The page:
Frustrated with General Motors Co.’s recent announcement of plant closures and layoffs, President Donald Trump said the administration is now looking at cutting at subsidies to the automaker, including for electric vehicles.
Good. Families should be empowered to purchase the car they want without nudging from Washington and the financial help of their fellow taxpayers.
Electric vehicle handouts subsidize the wealthiest Americans and, despite their being advertised as a more “climate-friendly” option, they produce next to no climate benefit for the planet.
Trump does not quite have the power to cut GM’s current electric vehicles subsidies full stop. But he could play an important role in the future of the targeted tax subsidy.
Both federal and state governments have generous handouts for electric vehicles. The federal tax credit extends up to $7,500 and applies to the first 200,000 electric vehicles per manufacturer, and then a phaseout of the credit begins.
Tesla is in the phaseout period now, and General Motors Co. is close to hitting the 200,000 mark.
Congress is considering a larger package to revive and extend special tax breaks that use the tax code to pick winners and losers.
Some members want to include a permanent extension of the $7,500 tax credit and to lift the 200,000 cap. An unlimited subsidy would be a massively expensive bill for taxpayers and a win for cronyism that awards money based on preferential treatment, rather than the competitive process.
Furthermore, extending the subsidy would continue to take decision rights away from car buyers and leave them in the hands of the federal government.
The federal government uses a number of policy levers to nudge (or force) consumers to use the technology or fuel source of its choice. Whether it’s a mandate to blend corn into our fuel supply or a government-backed loan for an electric vehicle company, each time the government presses its thumbs on the scales to direct investment, it disempowers consumers and impedes innovation.
Rather than extend the tax credit for electric vehicles, Congress should eliminate preferential treatment for all energy sources and technologies. That way, innovative companies will be chasing after the preferences of consumers rather than the next handout from Washington.
Car buyers have a number of different reasons for purchasing a specific car or truck and may have different reason for purchasing alternative-fuel vehicles.
Families will be better served when Washington isn’t telling consumers what type of vehicle to buy and why, especially when politicians, bureaucrats, and other so-called “experts” get those justifications for switching to alternative vehicles flat-out wrong.
For instance, one alleged justification for switching from gasoline-powered vehicles to electric ones is the climate benefit. Earlier this year, The Guardian wrote, “Switching to electric cars is key to fixing America’s ‘critically insufficient’ climate policies.” The Obama administration included the adoption of electric vehicles as a way it was responsibly combating climate change.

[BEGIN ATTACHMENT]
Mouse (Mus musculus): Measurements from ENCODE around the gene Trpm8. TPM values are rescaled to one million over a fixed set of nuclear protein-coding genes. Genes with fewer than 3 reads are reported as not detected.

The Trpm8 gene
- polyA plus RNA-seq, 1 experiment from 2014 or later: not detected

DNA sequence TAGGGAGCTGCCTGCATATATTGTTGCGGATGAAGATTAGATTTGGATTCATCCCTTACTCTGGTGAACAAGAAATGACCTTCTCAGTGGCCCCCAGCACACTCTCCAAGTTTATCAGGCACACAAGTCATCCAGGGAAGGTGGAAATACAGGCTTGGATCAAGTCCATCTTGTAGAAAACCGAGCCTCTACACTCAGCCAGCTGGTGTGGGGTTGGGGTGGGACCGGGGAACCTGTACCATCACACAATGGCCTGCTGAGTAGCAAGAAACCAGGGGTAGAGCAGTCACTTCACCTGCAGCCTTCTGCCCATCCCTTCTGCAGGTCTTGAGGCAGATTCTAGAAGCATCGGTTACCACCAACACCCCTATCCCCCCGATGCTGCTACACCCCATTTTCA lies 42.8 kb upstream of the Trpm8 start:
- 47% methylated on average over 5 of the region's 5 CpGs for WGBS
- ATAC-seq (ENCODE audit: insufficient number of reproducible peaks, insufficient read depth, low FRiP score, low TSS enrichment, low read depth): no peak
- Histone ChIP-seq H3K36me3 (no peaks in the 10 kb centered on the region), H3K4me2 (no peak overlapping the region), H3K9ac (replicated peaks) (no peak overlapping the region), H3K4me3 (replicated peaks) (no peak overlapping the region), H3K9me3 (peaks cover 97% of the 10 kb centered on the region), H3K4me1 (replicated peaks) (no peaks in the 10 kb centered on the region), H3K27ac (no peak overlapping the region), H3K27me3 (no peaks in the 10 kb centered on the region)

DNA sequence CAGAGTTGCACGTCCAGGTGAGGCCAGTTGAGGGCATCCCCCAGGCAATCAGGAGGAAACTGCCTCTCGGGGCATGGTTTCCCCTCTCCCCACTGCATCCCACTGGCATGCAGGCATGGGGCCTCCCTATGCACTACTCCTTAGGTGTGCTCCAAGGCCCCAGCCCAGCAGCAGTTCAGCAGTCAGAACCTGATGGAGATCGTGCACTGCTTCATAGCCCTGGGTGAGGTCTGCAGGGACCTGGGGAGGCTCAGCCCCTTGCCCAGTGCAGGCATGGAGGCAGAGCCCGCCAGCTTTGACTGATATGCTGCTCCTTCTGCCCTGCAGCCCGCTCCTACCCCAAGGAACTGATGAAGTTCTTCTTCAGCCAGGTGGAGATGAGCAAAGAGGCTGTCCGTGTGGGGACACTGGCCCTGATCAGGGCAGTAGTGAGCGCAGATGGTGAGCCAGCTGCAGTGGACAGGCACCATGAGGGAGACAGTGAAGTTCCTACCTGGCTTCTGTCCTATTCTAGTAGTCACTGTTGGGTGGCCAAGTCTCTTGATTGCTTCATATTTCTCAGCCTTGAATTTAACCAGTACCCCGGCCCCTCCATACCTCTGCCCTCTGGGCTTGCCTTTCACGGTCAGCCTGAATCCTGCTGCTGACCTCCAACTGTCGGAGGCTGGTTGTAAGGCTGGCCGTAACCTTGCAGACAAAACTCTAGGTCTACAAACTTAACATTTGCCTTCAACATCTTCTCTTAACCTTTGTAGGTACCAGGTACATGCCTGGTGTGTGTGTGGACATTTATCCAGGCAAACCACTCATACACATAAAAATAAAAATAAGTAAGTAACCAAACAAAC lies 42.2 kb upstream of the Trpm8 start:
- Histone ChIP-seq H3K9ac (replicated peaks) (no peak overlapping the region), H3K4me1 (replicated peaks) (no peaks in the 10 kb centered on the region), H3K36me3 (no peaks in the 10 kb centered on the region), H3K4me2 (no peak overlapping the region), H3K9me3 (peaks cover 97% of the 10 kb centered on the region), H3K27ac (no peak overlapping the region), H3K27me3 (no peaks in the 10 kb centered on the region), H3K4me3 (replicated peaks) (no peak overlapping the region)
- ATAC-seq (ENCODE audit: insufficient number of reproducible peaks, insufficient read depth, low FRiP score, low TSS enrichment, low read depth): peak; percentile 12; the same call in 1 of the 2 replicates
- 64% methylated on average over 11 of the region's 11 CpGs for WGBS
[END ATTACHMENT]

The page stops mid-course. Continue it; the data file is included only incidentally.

But the numbers tell a different story. Jonathan Lesser, an economist and the president of Continental Resources, calculated the reductions in greenhouse gas emissions from increased adoption of electric vehicles in a May 2018 study for the Manhattan Institute.
Lesser found that “electric vehicles will reduce them, compared to new internal-combustion vehicles. But based on the [Energy Information Administration’s] projection of the number of new electric vehicles, the net reduction in carbon dioxide emissions between 2018 and 2050 would be only about one-half of 1 percent of total forecast U.S. energy-related carbon emissions. Such a small change will have no impact whatsoever on climate … .”
Similarly, according to recent data compiled by analysts at Bloomberg New Energy Finance, “an electric vehicle in Germany would take more than 10 years to break even with an efficient combustion engine’s emissions.” Mining of materials for, and the manufacturing of, lithium-ion batteries is quite carbon dioxide intensive. Plugging into an electric grid powered by coal doesn’t help, either.
The fact that the emissions output is close to a toss-up goes to show how meaningless the climate abatement of switching to electric vehicles is.
January 2019 will bring a divided Congress and plenty of time for disagreement. But one issue that unites the far left and the far right is opposition to corporate cronyism. Electric vehicle subsidies are just that.
The subsidies accrue to carmakers and America’s wealthiest households, which can also afford an electric vehicle without any help from other taxpayers.
A good New Year’s resolution for the outgoing Congress and the new members should be a commitment to end corporate welfare. Not extending bad policies that pick winners and losers is a good place to start.
Nicolas Loris, an economist, focuses on energy, environmental and regulatory issues as the Herbert and Joyce Morgan fellow at The Heritage Foundation.
Editor's Note: This piece was originally published by The Daily Signal.